Ensure the safety of your fragile items with our expert packing tips.

Requirements for Moving to Japan

A guide on how to move to Japan would be incomplete if we skipped the few hoops you will need to jump through. Depending on your reason for moving to Japan, you will have to apply for either a work visa or a permanent residency. Otherwise, that 90-day tourist visa will run out quickly!

Work-Related Visa

When it comes to work-related permits, Japan offers a wide variety of visas for expats to choose from. The type of job you either have or will have in Japan determines the visa category you will apply for.

Your application fee will depend on your application type, your nationality, and whether you want a single or multiple entries. In general, single-entry visas are around ¥3,000 ($30) and multiple-entry visas are around ¥6,000 ($60).

Work-related visas can be organized into two main categories:

  • Highly skilled professional –grants you a period of stay of 5 years
  • Other types of professionals (e.g.: professors, artists, business managers, journalists, etc.) –granting a period of stay of either 3-4 months or 1-5 years.

Permanent Residency

Planning on making the Land of the Rising Sun your forever home? Then you will need to apply for permanent residency. To obtain permanent residency you will first need to start by getting a long-term residency visa, for which you will need to:

  1. Obtain a Certificate of Eligibility –this will allow you to obtain an entry visa that expires two months after receiving the certificate.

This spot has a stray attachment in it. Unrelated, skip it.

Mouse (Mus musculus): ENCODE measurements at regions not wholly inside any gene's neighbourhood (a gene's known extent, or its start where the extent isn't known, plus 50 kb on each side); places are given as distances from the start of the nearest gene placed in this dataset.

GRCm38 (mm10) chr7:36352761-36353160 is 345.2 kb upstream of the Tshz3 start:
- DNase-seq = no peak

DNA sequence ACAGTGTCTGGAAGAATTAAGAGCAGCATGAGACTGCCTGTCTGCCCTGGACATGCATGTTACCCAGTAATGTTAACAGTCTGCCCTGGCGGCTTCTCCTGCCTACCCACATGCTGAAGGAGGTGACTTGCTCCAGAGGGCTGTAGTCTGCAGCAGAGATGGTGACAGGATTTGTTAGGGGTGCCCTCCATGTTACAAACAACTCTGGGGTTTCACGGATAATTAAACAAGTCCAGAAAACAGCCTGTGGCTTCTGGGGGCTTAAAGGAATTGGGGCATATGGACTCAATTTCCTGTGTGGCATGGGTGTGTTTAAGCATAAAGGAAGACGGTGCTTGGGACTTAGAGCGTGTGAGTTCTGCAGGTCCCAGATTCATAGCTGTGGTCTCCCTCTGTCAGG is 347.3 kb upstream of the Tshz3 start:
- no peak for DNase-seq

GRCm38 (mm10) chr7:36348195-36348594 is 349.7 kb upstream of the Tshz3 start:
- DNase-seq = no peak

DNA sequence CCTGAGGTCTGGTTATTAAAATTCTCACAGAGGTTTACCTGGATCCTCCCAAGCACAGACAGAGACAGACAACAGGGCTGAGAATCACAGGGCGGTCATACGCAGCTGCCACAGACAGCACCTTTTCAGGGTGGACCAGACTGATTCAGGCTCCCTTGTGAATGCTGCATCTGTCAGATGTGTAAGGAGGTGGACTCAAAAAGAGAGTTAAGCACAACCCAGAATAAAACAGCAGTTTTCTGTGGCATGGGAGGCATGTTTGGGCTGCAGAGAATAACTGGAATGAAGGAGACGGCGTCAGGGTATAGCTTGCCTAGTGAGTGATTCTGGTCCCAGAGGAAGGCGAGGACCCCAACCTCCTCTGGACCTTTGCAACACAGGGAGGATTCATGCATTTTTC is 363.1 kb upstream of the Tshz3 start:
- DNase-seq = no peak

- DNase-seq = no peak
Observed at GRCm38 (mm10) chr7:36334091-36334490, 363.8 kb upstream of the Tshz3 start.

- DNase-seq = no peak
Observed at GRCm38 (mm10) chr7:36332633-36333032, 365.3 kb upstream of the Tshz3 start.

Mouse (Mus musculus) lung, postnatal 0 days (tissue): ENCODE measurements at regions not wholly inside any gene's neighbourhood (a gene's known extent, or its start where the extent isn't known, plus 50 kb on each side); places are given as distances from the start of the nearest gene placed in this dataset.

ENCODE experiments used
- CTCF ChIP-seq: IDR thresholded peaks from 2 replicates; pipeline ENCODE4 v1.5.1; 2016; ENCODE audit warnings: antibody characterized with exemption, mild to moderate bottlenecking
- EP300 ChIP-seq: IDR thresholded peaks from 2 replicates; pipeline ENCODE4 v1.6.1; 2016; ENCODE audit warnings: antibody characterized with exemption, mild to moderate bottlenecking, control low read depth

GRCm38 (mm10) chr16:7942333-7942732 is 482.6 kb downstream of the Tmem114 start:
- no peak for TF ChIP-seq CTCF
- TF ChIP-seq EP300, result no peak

2. Request a residence card upon your arrival at the airport.
  3. Register with your residence card in the local city hall within two weeks of your arrival.

After obtaining your long-term residency visa, you will be eligible to apply for a full permanent residency. To do such, you will have to provide the following documents:

  • Original passport and a copy
  • Satisfy the requirements of your current visa (e.g.: still be employed if you’re under a work-related visa)
  • Proof of no criminal record while living in Japan
  • Certificate of residence
  • Proof of sufficient financial means
  • Residence card
  • Proof of income
  • Proof of your contribution to taxes and social security

Moving to Japan: Tokyo Skyline

Japanese Healthcare

People living in Japan have among the longest average life expectancy. Why? Among other reasons, medical treatment is provided through universal healthcare coverage.

This means that generally speaking, Japan provides free (or almost free) healthcare services for Japanese citizens and residents. Under this system, the patient accepts responsibility for 30% of the medical costs (sometimes less in low-income cases) and the government pays the rest.

If you feel more comfortable having an American insurance policy, we recommend taking out international health insurance after moving to Japan from the US. You’ll be double-covered!

Arranging Finances & Taxes

To open a bank account in Japan, you must first obtain a Japanese residency, as you won’t be able to make any financial arrangements without it.

Once you have your residency arranged, simply select the bank that best meets your needs. You will need to provide them with the following documents to open your account:

  • Passport
  • Japanese visa
  • Residence card
  • Japanese address and phone number
  • Personal stamp (often used in Japan in place of a handwritten signature)

Sirelo Tip! Take some time to understand the tax system before moving to Japan. While income tax might be familiar, other taxes apply to vehicles and certain consumer products.

And don’t forget, Uncle Sam still gets his cut! Because the US applies global taxation, your income and assets will still be subject to US tax law. Learn more about what implications this may have for you.

Working in Japan

With a lot of work in Japan for foreigners, you should not have too much trouble finding a job in Japan. But moving to Japan without speaking Japanese at all could be tough, however. Often companies require foreign workers to score at least a level 2 on the Japanese Language Proficiency Test.